The South Solidarity Initiative and Focus on the Global South co-organised a workshop on Free Trade Agreements (FTAs) and Agriculture at the All India Thematic Social Forum in Hyderabad on July 31st, 2016. Mr Afsar Jafri, Focus on the Global South and Forum against FTAs, made a presentation on the impact of trade, particularly of FTAs, on agriculture. Prof Ramanamurthy, Hyderabad Central University, moderated the ensuing discussion.
Mr Jafri began by saying that while civil society in India is familiar with WTO processes and negotiations due to decades of sustained advocacy, it remains largely uninformed about FTAs, despite the fact that these agreements fulfil the same objective as the WTO but to an even higher degree of liberalisation.
India has signed ten FTAs to date and it is estimated that 30-35 FTAs are in the pipeline. But the process of negotiation is extremely opaque as unlike in the WTO no texts are made available to the public. In fact, the legislature and state governments are also usually in the dark as there is no process of ratification followed in India. Moreover, stakeholders’ consultations, if held at all, are confined to industries and businesses.
With agriculture being a key issue in India where 60 per cent of the population is directly dependent on it for livelihood, any efforts to liberalise trade in agriculture need to involve appropriate consultative mechanisms.
Mr Jafri further said that in the WTO certain provisions such as the proposed Special Safeguard Mechanism (SSM) and Special Product provide safeguards and recourses. But when it comes to FTAs, tariffs are the only mode of protection yet they are aggressively slashed by countries in order to promote trade. For example, the duty has been cut by 90 per cent on all 700 tariff lines in India under the ASEAN FTA as well as under the proposed EU FTA.
The rationale given for this is greater reciprocal market access for Indian exports. But Indian exports face several non-tariff barriers such as Sanitary and Phytosanitary Measures (SPS). Moreover, developed countries continue to extend trade-distorting domestic subsidies which further disadvantage developing countries. For example, from 1995 to 2003, the US provided close to USD 90000 billion as domestic subsidy and then started dumping cotton in the international market, leading to a crash in global prices of cotton, adversely affecting cotton farmers in India and African countries.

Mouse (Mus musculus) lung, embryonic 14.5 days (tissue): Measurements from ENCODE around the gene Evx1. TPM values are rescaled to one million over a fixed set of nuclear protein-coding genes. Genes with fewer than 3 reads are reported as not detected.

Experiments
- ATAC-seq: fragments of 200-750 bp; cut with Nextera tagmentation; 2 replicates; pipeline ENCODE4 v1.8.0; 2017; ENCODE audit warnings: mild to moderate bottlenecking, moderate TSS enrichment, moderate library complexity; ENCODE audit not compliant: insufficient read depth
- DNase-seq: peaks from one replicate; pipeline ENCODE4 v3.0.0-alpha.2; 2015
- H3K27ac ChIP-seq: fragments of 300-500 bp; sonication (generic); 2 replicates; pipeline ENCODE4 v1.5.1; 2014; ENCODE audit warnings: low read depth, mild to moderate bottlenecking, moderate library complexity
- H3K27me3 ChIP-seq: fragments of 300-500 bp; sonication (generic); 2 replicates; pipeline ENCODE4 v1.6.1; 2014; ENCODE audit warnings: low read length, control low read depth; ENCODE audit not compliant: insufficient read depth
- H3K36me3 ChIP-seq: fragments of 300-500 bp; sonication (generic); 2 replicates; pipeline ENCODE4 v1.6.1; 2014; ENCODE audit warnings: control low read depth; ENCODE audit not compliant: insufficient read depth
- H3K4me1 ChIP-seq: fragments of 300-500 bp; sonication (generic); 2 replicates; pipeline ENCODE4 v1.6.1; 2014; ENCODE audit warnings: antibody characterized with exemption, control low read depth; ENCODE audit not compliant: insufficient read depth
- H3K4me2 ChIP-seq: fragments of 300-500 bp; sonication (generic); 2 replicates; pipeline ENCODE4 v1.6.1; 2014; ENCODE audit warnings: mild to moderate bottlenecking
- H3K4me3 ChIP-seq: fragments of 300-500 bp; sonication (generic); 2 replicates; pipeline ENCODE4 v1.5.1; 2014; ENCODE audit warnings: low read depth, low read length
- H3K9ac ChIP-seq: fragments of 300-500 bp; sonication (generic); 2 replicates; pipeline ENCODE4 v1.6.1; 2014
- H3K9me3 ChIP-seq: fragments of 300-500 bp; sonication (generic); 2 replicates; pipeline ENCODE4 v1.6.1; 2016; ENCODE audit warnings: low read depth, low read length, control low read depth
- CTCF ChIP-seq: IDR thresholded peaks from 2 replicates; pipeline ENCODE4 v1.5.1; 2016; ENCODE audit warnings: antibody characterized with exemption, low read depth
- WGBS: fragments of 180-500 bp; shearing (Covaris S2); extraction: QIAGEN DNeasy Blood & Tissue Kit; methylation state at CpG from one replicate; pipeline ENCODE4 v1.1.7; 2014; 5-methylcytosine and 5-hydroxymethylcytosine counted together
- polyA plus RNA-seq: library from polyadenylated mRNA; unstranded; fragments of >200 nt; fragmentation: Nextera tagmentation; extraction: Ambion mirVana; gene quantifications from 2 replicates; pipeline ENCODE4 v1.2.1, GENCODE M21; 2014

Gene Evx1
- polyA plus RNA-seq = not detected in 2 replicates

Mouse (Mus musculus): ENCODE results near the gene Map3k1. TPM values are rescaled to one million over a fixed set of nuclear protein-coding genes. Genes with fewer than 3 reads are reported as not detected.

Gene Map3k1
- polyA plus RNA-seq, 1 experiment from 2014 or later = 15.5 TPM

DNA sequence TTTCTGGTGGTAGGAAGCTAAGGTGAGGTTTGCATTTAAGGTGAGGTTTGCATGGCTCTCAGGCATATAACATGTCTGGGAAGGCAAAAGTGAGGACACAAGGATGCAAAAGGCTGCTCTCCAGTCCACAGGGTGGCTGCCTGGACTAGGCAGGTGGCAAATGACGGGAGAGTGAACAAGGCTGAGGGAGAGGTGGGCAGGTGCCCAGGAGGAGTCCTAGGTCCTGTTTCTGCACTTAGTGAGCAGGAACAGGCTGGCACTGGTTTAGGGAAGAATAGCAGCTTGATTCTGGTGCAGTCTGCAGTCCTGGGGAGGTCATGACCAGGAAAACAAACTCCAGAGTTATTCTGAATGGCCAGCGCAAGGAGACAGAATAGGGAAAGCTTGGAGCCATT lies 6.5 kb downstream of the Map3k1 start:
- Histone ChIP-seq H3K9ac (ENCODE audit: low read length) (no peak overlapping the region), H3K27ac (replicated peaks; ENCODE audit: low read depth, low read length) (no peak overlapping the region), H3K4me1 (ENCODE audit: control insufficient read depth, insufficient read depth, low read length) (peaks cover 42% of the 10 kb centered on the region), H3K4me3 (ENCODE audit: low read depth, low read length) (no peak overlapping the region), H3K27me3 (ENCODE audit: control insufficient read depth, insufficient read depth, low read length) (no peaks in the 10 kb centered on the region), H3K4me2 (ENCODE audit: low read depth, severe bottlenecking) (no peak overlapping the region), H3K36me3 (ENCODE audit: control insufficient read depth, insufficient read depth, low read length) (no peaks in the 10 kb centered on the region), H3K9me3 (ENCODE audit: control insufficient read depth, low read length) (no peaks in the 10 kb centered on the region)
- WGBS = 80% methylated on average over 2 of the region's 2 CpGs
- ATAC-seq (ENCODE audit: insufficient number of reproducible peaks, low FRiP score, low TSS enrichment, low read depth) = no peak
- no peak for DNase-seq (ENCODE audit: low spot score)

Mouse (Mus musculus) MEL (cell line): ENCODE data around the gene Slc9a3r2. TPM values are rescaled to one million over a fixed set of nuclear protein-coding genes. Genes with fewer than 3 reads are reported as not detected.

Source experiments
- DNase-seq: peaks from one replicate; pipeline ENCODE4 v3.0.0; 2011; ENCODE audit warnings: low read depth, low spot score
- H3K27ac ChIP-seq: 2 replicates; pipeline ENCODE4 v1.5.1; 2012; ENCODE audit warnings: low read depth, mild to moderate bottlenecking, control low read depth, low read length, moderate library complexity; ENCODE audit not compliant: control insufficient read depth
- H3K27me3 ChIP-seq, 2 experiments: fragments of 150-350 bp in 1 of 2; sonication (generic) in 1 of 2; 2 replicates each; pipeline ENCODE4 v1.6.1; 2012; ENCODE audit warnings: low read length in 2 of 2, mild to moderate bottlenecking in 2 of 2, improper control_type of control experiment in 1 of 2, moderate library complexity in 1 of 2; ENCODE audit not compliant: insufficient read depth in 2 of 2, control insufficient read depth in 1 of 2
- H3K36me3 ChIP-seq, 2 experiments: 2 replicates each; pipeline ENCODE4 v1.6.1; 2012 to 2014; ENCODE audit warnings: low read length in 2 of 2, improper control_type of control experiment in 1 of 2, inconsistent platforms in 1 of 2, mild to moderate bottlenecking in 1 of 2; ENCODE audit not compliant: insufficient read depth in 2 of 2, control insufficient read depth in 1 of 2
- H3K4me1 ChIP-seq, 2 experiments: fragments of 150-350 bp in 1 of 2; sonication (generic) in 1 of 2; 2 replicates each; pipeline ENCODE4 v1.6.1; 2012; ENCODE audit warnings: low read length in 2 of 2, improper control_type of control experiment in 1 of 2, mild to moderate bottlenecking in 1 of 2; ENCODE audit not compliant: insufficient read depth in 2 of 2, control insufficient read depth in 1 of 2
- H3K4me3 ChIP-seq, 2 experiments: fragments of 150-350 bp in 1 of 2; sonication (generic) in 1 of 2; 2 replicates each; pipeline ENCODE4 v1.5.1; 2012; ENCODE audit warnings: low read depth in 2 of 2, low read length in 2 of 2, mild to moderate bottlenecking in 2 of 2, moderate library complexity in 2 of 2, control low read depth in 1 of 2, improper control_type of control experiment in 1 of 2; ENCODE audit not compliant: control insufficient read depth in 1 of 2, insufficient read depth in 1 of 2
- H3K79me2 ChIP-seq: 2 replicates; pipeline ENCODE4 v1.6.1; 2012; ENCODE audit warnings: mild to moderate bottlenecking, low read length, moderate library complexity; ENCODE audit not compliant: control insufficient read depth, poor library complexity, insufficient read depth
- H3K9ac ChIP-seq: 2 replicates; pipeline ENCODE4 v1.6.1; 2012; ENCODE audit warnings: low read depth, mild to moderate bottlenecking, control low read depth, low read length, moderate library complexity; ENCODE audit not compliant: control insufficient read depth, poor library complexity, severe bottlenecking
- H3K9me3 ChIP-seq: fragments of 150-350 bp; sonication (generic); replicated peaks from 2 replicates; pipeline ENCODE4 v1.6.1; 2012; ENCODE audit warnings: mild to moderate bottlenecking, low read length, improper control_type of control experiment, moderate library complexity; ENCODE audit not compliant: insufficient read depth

It seems that the Indian government is keen on pursuing and entering into these agreements to trade in specific sectors such as services. But the cumulative result has been that India is running a deficit in all but one FTA (India-Singapore FTA).
He also flagged the extremely important issue of Intellectual Property Rights (IPR) with respect to FTAs. While WTO allows both process patents and product patents, FTAs emphasise on data exclusivity of plant varieties. Hence in mega regional FTAs such as the Regional Comprehensive Economic Partnership (RCEP), the UPOV system of plant variety protection which allows exclusive rights to the breeder of new seed varieties is being pushed. UPOV is much more regressive than India’s domestic law which allows farmers to save, exchange, and reuse seeds.
Another controversial provision of many FTAs is that of the Investor-state Dispute Settlement (ISDS), which grants investors the rights to sue a country’s government citing losses due to government interventions. This provision greatly undermines the sovereignty of national governments and places unbridled power in the hands of multinational corporations.
Therefore, there is an emergent need to raise awareness on FTAs and their impact on sectors such as agriculture and fisheries.
In the subsequent discussion, it was suggested that a campaign demanding a ratification process for FTAs in the Parliament should be conducted. It was also widely agreed that there is a need to reach out to local communities and farmers and demonstrate to them the linkages between agriculture and trade. Political parties too were proposed as a point of advocacy.